Wednesday, 29 February 2012

Drunk Critic- Guilty Pleasures 2

Batman And Robin (1997)

I write drunk notes on my phone all the time.
I have just come across 2 notes, 1 that is good and I will make into a future post called Bad Science the other is a drunk review of Batman And Robin which I vaguely remember watching a few months ago.
I can remember it hurt to watch but I also enjoyed it...Sadly I also remember going to see this film twice at the cinema.
I also went to see Event Horizon Twice around the same time!
Anyway there is no point me writing a proper review as this short incoherent mess pretty much sums it up.

Also I haven't changed any of this (apart from the spelling) and it contains a very sad drunken truth. See if you can spot it.

Dean Martin Is Batman
Deranged Logic
Every Line is a pun
Comic Book
90's Mess
If a 4 year old drew a picture of Batman
I Can't talk to my family

I think I might write some more drunken reviews, maybe you could find out a bit more about my life with every review?

Wednesday, 15 February 2012

The Suspirian Rainbow: Or, Why I love Technicolor

We have an extra special post today from guest writer Fred Aspbury to get you all in the mood for our screening of Dario Argento's Suspiria.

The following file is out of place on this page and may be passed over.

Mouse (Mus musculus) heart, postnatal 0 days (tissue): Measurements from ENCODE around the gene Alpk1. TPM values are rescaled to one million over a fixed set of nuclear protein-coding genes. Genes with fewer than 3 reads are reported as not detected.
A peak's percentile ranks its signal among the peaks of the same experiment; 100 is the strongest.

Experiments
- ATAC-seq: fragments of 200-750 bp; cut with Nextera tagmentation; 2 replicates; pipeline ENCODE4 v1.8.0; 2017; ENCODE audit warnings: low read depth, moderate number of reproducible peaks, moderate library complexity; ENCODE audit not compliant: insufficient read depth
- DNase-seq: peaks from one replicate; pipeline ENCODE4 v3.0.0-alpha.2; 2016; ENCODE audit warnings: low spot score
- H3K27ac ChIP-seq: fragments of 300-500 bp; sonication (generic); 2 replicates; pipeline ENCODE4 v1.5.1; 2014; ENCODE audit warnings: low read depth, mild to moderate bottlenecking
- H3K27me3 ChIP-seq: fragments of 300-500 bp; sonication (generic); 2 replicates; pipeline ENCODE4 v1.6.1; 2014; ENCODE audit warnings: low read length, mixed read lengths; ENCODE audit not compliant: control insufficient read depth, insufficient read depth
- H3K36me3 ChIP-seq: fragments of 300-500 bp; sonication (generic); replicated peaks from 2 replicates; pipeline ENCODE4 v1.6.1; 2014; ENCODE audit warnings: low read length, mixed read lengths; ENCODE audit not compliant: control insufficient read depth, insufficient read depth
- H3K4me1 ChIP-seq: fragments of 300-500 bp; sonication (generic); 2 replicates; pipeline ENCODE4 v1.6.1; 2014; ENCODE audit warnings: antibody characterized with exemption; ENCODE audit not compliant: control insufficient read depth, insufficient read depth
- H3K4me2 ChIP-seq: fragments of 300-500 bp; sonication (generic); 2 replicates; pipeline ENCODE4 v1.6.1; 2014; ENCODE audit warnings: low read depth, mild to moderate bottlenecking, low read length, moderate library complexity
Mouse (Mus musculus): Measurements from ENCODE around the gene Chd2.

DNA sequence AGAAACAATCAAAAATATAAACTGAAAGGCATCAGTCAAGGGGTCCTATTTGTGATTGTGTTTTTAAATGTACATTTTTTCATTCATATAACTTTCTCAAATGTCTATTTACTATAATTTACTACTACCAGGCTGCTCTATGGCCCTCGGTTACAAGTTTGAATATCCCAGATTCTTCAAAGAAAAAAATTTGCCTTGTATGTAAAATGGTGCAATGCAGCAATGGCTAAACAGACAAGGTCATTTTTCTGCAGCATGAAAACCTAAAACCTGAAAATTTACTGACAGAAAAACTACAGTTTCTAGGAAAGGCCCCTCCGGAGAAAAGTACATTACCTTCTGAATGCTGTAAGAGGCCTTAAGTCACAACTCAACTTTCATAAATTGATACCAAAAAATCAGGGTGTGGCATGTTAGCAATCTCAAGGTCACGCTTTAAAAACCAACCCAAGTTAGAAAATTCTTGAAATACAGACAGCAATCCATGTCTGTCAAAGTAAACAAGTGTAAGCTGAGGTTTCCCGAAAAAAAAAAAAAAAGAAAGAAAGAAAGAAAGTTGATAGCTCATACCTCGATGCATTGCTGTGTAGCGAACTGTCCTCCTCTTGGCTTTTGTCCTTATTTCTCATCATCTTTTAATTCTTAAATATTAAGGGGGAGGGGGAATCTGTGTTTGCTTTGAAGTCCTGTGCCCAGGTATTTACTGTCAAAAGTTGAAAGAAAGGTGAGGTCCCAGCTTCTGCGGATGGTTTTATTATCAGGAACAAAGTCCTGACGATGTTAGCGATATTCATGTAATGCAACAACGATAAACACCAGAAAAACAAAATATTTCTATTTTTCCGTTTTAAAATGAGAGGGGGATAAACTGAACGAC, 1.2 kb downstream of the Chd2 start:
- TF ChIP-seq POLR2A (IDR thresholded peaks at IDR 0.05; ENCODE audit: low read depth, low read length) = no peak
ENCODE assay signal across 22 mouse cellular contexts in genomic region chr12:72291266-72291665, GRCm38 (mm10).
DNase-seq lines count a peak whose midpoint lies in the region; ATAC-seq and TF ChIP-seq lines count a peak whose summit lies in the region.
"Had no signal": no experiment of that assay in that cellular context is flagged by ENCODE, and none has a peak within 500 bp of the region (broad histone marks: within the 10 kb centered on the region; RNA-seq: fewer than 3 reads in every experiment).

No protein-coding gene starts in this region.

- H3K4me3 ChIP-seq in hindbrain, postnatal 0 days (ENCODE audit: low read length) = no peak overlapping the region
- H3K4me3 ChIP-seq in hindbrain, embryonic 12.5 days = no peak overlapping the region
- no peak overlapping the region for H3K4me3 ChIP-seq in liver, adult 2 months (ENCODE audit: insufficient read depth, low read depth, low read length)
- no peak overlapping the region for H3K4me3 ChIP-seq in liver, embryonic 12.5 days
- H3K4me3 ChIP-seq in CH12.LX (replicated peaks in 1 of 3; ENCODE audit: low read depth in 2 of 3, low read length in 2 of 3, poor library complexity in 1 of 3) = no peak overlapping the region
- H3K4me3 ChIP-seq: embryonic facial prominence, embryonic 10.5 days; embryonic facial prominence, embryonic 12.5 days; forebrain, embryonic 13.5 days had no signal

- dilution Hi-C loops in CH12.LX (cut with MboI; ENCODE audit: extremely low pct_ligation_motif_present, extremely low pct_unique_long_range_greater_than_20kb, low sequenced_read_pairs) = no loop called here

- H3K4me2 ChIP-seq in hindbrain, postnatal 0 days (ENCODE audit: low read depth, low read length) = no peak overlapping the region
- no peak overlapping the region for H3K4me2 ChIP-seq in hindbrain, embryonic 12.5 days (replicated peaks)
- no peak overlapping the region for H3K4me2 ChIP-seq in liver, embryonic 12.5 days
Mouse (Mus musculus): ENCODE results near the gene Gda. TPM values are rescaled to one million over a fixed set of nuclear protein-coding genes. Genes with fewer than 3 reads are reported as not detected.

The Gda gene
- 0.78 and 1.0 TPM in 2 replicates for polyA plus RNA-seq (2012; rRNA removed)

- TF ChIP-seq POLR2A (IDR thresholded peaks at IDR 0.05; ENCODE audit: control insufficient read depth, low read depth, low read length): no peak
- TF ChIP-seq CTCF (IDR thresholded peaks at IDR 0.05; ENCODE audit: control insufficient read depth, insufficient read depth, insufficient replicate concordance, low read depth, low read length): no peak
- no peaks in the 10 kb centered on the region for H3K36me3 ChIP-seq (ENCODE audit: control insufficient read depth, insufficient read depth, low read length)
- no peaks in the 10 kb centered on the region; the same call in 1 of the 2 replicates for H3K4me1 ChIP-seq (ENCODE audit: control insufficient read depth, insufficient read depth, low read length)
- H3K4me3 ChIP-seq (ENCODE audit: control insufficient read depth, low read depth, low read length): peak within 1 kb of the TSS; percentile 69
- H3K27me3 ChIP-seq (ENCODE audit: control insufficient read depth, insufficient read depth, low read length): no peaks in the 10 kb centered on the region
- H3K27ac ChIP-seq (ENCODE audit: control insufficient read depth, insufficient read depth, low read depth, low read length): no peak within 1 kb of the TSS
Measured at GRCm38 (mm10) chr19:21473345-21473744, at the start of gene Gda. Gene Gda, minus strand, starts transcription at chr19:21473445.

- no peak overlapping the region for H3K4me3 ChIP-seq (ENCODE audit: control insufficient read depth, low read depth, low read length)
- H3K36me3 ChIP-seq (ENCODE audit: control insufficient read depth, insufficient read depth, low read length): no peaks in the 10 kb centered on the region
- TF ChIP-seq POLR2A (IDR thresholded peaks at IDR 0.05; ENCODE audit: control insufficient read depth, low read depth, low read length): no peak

In 1976 the Italian section of Technicolor processing closed and was replaced by single-strip colour production. Two years later the British section closed; the last of the centres for Technicolor production in mainstream cinema. An age had passed, an age of gaudy greens and radiant reds. The writing, of course, had been on the wall for over twenty years, when single strip colour production became the norm in big budget productions. Yet many continued to use and love Technicolor thanks to the unique over emphasis it gave to primary colours.

                  When I think off Technicolor I think principally of three films: The Adventures of Robin Hood (1938); Vertigo (1958); and Suspiria (1977). This last was the final major film to be made in Technicolor and thus represents the swan song of a process that had defined colour cinema since the Twenties.